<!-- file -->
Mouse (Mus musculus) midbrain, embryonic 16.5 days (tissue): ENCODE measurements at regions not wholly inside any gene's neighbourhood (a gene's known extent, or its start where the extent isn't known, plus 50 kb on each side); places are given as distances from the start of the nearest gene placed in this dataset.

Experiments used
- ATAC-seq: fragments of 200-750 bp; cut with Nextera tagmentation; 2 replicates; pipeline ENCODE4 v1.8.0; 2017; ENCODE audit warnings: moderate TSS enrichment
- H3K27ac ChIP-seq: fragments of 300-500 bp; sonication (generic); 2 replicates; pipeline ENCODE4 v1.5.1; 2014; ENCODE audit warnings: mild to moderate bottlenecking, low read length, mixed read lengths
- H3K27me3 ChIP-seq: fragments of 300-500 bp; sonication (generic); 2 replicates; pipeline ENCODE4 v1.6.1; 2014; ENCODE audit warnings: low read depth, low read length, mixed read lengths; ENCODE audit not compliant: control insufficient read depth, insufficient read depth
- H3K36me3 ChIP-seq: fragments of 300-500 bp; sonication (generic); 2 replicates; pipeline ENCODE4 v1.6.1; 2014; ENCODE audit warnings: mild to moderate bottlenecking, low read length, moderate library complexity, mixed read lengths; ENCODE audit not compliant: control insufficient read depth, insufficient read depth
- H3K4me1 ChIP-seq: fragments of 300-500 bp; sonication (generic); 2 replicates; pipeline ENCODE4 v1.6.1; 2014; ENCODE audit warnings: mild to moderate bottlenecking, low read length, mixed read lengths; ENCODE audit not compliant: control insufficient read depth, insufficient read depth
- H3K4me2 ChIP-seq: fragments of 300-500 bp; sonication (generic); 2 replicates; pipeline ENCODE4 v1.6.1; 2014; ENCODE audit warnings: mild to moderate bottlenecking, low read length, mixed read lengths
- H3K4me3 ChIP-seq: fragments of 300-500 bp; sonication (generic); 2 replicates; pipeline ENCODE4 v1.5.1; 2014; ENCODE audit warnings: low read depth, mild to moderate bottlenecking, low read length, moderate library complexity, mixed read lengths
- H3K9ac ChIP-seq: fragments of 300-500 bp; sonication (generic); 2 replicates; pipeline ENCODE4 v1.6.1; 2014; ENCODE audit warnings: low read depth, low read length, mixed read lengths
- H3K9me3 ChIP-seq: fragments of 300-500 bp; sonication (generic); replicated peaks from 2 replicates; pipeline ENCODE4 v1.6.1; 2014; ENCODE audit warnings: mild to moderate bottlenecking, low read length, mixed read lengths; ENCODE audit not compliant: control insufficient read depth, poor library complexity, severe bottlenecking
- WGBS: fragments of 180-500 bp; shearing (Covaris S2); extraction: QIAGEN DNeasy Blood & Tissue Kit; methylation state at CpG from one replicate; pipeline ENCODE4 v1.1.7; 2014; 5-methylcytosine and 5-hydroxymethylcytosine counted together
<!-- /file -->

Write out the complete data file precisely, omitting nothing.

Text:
Mouse (Mus musculus) midbrain, embryonic 16.5 days (tissue): ENCODE measurements at regions not wholly inside any gene's neighbourhood (a gene's known extent, or its start where the extent isn't known, plus 50 kb on each side); places are given as distances from the start of the nearest gene placed in this dataset.

Experiments used
- ATAC-seq: fragments of 200-750 bp; cut with Nextera tagmentation; 2 replicates; pipeline ENCODE4 v1.8.0; 2017; ENCODE audit warnings: moderate TSS enrichment
- H3K27ac ChIP-seq: fragments of 300-500 bp; sonication (generic); 2 replicates; pipeline ENCODE4 v1.5.1; 2014; ENCODE audit warnings: mild to moderate bottlenecking, low read length, mixed read lengths
- H3K27me3 ChIP-seq: fragments of 300-500 bp; sonication (generic); 2 replicates; pipeline ENCODE4 v1.6.1; 2014; ENCODE audit warnings: low read depth, low read length, mixed read lengths; ENCODE audit not compliant: control insufficient read depth, insufficient read depth
- H3K36me3 ChIP-seq: fragments of 300-500 bp; sonication (generic); 2 replicates; pipeline ENCODE4 v1.6.1; 2014; ENCODE audit warnings: mild to moderate bottlenecking, low read length, moderate library complexity, mixed read lengths; ENCODE audit not compliant: control insufficient read depth, insufficient read depth
- H3K4me1 ChIP-seq: fragments of 300-500 bp; sonication (generic); 2 replicates; pipeline ENCODE4 v1.6.1; 2014; ENCODE audit warnings: mild to moderate bottlenecking, low read length, mixed read lengths; ENCODE audit not compliant: control insufficient read depth, insufficient read depth
- H3K4me2 ChIP-seq: fragments of 300-500 bp; sonication (generic); 2 replicates; pipeline ENCODE4 v1.6.1; 2014; ENCODE audit warnings: mild to moderate bottlenecking, low read length, mixed read lengths
- H3K4me3 ChIP-seq: fragments of 300-500 bp; sonication (generic); 2 replicates; pipeline ENCODE4 v1.5.1; 2014; ENCODE audit warnings: low read depth, mild to moderate bottlenecking, low read length, moderate library complexity, mixed read lengths
- H3K9ac ChIP-seq: fragments of 300-500 bp; sonication (generic); 2 replicates; pipeline ENCODE4 v1.6.1; 2014; ENCODE audit warnings: low read depth, low read length, mixed read lengths
- H3K9me3 ChIP-seq: fragments of 300-500 bp; sonication (generic); replicated peaks from 2 replicates; pipeline ENCODE4 v1.6.1; 2014; ENCODE audit warnings: mild to moderate bottlenecking, low read length, mixed read lengths; ENCODE audit not compliant: control insufficient read depth, poor library complexity, severe bottlenecking
- WGBS: fragments of 180-500 bp; shearing (Covaris S2); extraction: QIAGEN DNeasy Blood & Tissue Kit; methylation state at CpG from one replicate; pipeline ENCODE4 v1.1.7; 2014; 5-methylcytosine and 5-hydroxymethylcytosine counted together